Often, being online is overwhelming . Tinder is a perfect example. It’s more about playing the game of matching and less about making a real connection. You also don’t commit to one person because you feel that there may be someone better only one swipe away.
5. It’s not the same as an Introduction by mutual acquaintances
I’ll admit, this is what works best for me. Both of my significant past relationships started with a friend introduction. In contrast, I had one online match that ended in 3 months as he confessed that he had feelings for his ex’s best friend. Oh the drama!
This might be the best method for me because I’m not at a party every weekend, but reason why 39% of people meet their partners this way is the fact that we trust recommendations from people we we feel have our best interests at heart². It’s like having a gold star rating of approval; it helps.
This what influenced my dating hiatus to a high degree. If this is the way most people meet their significant other then maybe I shouldn’t go online. But now I’m back… from outer space… Why do you ask?
1. I have moved to a new city
So meeting someone through friends or acquaintances gets thrown out the window. I’m making friends and learning about my new city, Vancouver, but I don’t have enough of a network to ask for an introduction to single guys that they know. So although this is the most successful method overall, it can still be hit and miss. It also doesn’t hurt going online to meet new people, even if they turn into friends instead of a romantic partner.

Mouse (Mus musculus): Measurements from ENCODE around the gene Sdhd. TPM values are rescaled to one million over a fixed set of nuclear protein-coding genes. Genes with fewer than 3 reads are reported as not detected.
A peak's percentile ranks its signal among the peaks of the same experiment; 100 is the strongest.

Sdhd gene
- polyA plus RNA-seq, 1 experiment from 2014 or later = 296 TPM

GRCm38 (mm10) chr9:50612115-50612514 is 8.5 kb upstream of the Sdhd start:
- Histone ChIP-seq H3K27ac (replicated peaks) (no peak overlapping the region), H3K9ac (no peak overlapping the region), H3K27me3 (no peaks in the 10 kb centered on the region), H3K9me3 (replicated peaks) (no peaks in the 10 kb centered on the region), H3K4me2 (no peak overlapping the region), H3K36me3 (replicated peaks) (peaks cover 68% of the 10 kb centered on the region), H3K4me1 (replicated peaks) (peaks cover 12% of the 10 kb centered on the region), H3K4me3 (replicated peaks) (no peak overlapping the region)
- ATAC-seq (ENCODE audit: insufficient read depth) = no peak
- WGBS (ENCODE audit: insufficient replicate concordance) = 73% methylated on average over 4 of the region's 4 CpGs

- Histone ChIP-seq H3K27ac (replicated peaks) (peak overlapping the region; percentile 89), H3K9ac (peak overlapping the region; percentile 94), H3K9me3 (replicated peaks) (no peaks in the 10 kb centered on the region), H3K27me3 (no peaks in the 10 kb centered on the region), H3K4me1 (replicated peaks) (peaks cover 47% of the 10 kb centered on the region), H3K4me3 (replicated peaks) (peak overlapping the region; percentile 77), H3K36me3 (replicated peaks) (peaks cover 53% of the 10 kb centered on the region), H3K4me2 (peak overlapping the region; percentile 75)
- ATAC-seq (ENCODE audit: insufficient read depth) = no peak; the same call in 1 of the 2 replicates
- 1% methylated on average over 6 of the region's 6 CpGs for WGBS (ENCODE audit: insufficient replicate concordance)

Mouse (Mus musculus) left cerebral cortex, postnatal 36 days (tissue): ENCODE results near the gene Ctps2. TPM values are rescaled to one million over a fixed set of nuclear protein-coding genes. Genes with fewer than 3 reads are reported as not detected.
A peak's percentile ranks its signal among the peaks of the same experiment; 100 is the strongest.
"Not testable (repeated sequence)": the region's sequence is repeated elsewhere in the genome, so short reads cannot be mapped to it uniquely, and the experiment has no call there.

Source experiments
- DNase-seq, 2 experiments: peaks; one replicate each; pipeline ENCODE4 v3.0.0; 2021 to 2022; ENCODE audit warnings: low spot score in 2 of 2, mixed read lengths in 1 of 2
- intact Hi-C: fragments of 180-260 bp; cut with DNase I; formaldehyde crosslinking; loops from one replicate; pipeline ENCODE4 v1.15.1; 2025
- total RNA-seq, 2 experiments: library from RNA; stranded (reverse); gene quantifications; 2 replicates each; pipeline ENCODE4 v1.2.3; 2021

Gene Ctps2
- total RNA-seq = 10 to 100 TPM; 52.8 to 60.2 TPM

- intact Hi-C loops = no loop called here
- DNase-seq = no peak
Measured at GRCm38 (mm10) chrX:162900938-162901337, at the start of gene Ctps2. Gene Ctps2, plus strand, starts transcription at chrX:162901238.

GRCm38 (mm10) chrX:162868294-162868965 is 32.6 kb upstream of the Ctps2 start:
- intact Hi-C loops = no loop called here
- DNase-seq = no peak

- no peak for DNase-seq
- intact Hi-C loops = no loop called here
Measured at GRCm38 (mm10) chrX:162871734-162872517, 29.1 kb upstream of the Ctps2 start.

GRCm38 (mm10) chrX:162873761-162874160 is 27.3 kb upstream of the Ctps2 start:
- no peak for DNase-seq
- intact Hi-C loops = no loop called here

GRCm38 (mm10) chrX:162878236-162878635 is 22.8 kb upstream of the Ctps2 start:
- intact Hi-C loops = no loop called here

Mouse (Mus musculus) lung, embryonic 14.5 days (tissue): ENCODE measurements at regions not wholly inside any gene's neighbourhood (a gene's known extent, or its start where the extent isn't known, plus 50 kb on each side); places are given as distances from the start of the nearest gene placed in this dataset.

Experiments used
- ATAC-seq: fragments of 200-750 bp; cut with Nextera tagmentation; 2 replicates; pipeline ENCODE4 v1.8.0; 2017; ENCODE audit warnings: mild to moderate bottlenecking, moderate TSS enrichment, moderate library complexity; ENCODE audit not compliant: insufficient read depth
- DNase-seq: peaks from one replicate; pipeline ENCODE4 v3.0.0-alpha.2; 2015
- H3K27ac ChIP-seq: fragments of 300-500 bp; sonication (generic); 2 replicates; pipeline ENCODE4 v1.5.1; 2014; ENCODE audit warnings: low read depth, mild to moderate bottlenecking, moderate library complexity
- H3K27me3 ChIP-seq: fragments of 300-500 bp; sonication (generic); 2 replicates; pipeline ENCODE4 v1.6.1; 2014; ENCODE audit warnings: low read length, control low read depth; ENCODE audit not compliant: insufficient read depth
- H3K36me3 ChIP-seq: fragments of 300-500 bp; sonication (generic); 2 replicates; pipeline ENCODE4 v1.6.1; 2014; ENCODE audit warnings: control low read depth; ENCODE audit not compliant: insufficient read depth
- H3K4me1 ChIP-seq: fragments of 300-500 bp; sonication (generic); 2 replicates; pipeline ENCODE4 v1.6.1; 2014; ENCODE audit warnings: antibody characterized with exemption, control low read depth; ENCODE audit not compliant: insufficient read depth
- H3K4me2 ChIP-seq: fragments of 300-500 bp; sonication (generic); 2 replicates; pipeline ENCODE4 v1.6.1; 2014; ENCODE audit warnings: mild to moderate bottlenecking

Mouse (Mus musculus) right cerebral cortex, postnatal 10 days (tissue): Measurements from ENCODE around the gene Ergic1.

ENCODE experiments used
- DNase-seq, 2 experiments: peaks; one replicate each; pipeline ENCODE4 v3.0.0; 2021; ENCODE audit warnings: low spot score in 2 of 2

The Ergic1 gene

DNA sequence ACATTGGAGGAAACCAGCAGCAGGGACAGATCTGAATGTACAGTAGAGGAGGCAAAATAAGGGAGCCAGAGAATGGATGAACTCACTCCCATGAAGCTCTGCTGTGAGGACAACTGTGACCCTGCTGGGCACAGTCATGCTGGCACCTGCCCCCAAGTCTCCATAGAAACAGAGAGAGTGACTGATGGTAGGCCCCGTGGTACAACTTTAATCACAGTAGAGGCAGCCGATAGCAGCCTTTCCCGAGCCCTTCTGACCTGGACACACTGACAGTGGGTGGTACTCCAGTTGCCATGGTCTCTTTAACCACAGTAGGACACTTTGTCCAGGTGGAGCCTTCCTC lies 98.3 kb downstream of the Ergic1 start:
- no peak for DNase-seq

2. I know that most people on online dating sites are single… and looking
Here’s why I don’t go looking for guys in a bar/club: I have no idea whether they’re single. And even though I’m a notorious flirt, I definitely withhold as I’m not sure what the guy’s status is. I’ve got a pretty strict moral code and karmic belief about stealing another woman’s man. Another thing, he may be single, but he may be happily single and not looking for the same type of relationship I am. (uh-huh, been burned by this one too).
Look, I’m aware that there are people on Match or Tinder who aren’t single, but for the most part, they are single and have taken the time and effort to create a profile and show others what they’re looking for.
3. Use as Many Resources as You Can
Finally, here’s what I believe. The men I’ve dated and found attractive have come from many different walks of life. The little nit picky parts of their profile don’t matter. When you meet the right someone, there’s an intangible click of knowing.
What I want and possibly what you want too is the emotional bond, the sharing of a life, the joy of having a sexual partner and the history that we build over time together. Yes, I’m not denying I have to be attracted but attraction is not about looking cool and doing cool things. It’s about an alignment of values and knowing how to be in a relationship.
The goal is more important than the means for me so if my future significant other is out there looking for me online or at an event. I want to be there. What about you?
We seem to worship the idea of Romantic Love. I know I did. There was nothing that I wanted more than to find someone to love. It was the ultimate goal of many books and movies, even the ones that were not geared to women. It was Elisabeth Shue in Karate Kid, that became the imprint of beauty and the girl “worthy of love and pursuit” for me. The fact that I look nothing like her was not lost on me either.